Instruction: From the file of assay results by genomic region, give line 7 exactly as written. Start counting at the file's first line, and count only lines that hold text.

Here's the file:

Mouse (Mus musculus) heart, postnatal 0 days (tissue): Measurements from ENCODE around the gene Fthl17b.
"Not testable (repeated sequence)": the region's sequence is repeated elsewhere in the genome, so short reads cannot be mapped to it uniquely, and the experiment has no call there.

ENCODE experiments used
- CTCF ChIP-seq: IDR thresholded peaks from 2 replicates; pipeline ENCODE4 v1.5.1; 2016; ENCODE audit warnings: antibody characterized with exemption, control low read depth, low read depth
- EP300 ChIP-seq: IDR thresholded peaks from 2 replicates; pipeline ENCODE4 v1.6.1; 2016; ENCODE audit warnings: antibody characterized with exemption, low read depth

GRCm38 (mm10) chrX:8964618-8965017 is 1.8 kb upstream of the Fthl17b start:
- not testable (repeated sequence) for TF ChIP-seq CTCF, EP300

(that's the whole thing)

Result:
- not testable (repeated sequence) for TF ChIP-seq CTCF, EP300